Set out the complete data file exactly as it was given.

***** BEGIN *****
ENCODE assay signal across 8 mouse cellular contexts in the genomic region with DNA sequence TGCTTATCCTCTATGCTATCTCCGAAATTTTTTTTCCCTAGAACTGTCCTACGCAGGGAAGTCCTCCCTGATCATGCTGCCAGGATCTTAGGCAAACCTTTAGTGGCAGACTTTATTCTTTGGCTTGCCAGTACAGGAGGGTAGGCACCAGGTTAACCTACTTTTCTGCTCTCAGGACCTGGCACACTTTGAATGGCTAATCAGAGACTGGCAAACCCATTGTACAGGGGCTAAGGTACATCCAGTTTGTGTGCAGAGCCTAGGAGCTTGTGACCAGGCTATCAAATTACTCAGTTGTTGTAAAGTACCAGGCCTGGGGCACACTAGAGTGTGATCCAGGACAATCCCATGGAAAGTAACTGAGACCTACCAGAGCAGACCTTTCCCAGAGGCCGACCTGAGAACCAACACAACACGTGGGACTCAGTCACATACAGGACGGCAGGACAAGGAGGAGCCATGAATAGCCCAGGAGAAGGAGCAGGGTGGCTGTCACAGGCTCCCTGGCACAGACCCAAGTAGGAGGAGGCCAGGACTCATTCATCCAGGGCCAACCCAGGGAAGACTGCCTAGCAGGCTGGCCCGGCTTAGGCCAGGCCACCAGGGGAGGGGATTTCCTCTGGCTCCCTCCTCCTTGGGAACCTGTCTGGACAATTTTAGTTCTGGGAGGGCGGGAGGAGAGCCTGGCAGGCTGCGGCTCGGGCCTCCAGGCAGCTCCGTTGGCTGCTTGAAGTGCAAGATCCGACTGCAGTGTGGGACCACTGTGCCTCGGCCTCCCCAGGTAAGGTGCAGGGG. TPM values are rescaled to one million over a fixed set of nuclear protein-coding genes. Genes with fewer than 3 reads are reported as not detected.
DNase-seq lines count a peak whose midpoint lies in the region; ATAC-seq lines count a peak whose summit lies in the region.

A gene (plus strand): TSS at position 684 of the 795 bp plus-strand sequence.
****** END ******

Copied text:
ENCODE assay signal across 8 mouse cellular contexts in the genomic region with DNA sequence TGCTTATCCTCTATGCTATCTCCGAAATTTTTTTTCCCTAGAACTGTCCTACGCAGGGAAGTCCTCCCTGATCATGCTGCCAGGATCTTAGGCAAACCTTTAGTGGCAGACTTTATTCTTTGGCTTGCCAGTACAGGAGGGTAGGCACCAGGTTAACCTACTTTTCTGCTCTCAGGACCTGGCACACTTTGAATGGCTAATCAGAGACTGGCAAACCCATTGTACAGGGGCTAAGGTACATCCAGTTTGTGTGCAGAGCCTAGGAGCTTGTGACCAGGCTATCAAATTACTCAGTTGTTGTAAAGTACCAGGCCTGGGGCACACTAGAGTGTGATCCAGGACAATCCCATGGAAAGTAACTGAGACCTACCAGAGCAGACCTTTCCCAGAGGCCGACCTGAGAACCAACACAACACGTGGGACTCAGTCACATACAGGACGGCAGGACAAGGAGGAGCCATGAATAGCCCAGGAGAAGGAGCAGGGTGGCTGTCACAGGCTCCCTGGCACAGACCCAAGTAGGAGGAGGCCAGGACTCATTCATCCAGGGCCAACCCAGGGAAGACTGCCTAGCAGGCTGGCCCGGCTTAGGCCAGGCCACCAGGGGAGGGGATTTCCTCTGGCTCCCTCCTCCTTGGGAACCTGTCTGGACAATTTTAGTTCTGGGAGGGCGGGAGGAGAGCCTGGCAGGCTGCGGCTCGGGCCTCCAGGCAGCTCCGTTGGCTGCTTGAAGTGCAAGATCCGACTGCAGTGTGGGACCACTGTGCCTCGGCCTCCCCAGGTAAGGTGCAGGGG. TPM values are rescaled to one million over a fixed set of nuclear protein-coding genes. Genes with fewer than 3 reads are reported as not detected.
DNase-seq lines count a peak whose midpoint lies in the region; ATAC-seq lines count a peak whose summit lies in the region.

A gene (plus strand): TSS at position 684 of the 795 bp plus-strand sequence.